COLORADO SPRINGS, Colorado (ICIS)--Several factors are discouraging companies from adding new styrene capacity in the US or in Europe, the CEO of Trinseo said.
Styrene margins for the industry have recovered, but so far, only INEOS Styrolution is considering a new styrene plant in North America or Europe. It will commission an engineering study for a world-scale styrene monomer (SM) plant on the US Gulf Coast.
The other styrene producers have not announced any plans. Trinseo itself has been emphatic. It has no plans to build any styrene capacity, either by itself or through its AmSty joint venture.
Trinseo CEO Chris Pappas gave several reasons on the sidelines of the annual meeting of the American Chemistry Council (ACC).
Although styrene margins have recovered, they are still not consistently high enough to support investing in new capacity, he said.
The major producers of styrene monomer have recently completed a long process of restructuring the industry and shutting down plants, he said.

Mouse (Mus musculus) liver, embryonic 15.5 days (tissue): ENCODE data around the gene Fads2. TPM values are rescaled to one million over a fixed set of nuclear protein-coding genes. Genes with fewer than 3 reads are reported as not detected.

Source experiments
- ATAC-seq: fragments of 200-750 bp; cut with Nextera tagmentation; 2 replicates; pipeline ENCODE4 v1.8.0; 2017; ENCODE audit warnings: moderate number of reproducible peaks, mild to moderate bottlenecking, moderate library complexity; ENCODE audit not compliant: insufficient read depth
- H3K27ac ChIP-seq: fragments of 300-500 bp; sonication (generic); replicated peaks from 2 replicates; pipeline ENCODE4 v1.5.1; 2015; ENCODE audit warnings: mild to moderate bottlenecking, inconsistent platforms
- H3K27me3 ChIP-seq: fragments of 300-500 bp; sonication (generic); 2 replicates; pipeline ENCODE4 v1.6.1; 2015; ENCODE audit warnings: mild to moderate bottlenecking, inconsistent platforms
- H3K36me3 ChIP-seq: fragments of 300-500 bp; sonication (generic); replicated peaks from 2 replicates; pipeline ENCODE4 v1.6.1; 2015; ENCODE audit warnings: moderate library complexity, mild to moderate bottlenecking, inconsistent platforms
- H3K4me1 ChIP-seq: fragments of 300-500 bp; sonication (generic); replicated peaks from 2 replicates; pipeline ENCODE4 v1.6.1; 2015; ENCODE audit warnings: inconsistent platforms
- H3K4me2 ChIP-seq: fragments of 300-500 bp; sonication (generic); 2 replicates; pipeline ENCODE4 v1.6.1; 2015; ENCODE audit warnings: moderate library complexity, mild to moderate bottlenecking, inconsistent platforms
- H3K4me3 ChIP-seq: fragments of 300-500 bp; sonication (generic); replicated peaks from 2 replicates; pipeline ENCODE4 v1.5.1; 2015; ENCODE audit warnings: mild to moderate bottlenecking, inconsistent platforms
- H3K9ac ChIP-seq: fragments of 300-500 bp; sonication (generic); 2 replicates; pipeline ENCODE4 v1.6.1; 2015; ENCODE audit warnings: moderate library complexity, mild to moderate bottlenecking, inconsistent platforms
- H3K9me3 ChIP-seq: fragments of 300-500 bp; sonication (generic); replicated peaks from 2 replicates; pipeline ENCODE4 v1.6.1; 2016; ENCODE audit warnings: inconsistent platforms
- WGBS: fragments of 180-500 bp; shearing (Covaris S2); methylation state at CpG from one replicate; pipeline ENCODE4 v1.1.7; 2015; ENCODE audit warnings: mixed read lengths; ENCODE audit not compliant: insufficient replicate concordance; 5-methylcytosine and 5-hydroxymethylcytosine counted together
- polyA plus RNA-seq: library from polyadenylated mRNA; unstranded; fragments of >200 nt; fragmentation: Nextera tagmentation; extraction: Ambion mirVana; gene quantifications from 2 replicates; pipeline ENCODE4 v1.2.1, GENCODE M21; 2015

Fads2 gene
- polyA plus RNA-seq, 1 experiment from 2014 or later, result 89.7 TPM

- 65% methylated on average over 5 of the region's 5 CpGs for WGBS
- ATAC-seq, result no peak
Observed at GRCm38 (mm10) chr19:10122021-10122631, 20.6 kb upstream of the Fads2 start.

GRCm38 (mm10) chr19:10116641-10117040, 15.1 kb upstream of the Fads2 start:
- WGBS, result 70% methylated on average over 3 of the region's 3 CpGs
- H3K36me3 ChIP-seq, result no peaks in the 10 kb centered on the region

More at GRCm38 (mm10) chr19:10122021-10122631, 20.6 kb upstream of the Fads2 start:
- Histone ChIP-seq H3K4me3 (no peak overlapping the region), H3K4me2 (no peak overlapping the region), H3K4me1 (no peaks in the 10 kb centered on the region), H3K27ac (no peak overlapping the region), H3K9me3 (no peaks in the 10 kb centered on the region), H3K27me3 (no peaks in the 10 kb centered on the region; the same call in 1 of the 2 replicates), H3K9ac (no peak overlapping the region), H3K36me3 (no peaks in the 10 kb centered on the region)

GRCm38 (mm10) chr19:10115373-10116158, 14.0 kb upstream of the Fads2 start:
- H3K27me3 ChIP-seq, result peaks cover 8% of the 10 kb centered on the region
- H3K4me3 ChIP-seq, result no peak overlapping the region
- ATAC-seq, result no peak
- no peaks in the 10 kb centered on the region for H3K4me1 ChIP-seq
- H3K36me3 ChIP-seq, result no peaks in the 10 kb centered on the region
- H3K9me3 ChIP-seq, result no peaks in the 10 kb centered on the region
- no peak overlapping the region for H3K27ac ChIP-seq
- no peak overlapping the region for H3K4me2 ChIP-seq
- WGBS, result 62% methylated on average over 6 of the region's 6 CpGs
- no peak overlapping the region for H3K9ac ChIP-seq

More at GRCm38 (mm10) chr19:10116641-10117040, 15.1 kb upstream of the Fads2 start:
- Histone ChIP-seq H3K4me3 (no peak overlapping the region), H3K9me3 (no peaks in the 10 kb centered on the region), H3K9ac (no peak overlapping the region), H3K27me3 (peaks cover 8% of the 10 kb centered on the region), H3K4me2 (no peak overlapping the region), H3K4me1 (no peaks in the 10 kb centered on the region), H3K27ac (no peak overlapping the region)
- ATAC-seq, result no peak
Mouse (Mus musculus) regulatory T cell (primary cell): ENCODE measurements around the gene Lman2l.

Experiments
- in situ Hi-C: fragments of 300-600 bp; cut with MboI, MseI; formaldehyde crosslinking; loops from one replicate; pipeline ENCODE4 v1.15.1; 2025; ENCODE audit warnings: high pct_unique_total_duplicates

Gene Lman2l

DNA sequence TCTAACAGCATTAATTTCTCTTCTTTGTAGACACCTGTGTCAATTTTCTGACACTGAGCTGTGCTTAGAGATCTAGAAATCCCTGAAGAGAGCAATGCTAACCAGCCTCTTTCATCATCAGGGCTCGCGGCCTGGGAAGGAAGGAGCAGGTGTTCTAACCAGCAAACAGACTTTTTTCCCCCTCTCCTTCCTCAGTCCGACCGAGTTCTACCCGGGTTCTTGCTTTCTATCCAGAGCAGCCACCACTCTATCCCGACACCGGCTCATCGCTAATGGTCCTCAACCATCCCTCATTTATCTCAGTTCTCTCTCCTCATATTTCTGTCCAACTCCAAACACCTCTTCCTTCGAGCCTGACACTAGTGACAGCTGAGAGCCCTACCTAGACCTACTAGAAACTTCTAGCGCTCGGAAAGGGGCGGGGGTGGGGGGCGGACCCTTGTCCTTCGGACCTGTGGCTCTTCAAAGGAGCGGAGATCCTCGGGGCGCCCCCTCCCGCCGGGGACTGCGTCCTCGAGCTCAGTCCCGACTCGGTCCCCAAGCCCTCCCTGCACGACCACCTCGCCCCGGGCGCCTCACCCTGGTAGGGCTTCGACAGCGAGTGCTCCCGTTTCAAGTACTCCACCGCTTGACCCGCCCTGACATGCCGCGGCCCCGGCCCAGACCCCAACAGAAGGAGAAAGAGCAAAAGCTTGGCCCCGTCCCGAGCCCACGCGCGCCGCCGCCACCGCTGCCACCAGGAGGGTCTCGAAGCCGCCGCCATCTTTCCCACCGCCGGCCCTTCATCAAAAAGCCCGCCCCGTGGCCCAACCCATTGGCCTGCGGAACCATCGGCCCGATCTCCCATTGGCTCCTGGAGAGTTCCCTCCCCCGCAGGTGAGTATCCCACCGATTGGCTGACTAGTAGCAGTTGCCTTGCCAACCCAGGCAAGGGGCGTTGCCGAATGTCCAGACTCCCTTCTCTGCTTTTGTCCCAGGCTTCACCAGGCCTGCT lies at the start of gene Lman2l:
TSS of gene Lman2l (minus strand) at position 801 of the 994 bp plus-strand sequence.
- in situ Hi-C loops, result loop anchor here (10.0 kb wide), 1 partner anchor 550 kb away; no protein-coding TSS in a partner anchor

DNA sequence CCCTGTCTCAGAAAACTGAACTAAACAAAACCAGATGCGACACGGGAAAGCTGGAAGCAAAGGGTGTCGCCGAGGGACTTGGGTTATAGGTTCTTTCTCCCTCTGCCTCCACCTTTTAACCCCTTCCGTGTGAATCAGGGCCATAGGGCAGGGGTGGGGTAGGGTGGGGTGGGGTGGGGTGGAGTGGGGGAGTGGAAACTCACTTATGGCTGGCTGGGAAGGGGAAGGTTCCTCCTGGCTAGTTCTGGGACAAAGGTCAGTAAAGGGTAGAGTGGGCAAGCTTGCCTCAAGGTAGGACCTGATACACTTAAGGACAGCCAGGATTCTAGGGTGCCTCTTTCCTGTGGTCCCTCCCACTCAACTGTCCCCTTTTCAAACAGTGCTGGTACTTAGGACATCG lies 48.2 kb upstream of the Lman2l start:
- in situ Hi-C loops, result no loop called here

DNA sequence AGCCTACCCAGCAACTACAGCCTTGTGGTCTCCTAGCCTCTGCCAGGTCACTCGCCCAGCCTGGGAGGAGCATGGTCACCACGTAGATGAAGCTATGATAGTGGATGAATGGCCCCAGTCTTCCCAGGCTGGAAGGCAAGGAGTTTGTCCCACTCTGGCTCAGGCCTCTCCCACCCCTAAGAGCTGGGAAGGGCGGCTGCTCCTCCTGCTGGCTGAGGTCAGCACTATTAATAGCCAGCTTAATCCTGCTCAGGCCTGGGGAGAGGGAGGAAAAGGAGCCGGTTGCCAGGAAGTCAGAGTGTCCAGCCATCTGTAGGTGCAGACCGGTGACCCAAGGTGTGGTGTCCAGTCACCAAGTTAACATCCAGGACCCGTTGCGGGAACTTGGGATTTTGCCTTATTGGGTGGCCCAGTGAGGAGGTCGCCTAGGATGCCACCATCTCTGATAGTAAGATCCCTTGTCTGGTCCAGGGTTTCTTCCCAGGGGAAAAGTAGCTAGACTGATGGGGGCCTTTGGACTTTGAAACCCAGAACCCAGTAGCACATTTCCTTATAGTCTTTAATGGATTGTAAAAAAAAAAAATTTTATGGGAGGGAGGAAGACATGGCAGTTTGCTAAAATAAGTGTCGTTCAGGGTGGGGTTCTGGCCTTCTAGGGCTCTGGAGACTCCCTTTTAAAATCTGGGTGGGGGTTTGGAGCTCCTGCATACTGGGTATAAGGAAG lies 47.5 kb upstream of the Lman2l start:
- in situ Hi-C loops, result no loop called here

In the US, the country is already a net exporter of styrene, so there is no local need for new capacity, he said. If any new capacity is added in the country, much of it would be exported.
Were a producer to build a plant in the US, it would still need to earn a large enough profit to justify the investment after paying for the expenses involved with exporting much of the plant's capacity and importing benzene, he said. Although the US is long on styrene, it is short on benzene and needs to import it.
On the demand side for styrene, Trinseo expects it to grow by 2.3% annually because the monomer's derivatives are used in a wide variety of markets.
These derivatives include solution styrene butadiene rubber (SSBR), acrylonitrile butadiene styrene (ABS) and styrene acrylonitrile as well as polystyrene (PS).
SSBR is helping companies produce better performing tyres, allowing automobiles to meet stricter fuel efficiency standards.
Likewise, ABS and other resins are making vehicles weigh less, which also makes them more fuel efficient.
Fuel efficiency is becoming more important as automobile producers plan to develop electric vehicles, said Tim Stedman, senior vice president. Batteries limit the range of these automobiles, so any weight savings will let them travel farther on a charge.
In medical applications, styrenics polymers can be used in polycarbonate (PC) and ABS blends that can withstand multiple sterilisation cycles, Stedman said.
Electronics are yet another end market.
The ACC Annual Meeting ends on Wednesday.
Interview article by Al Greenwood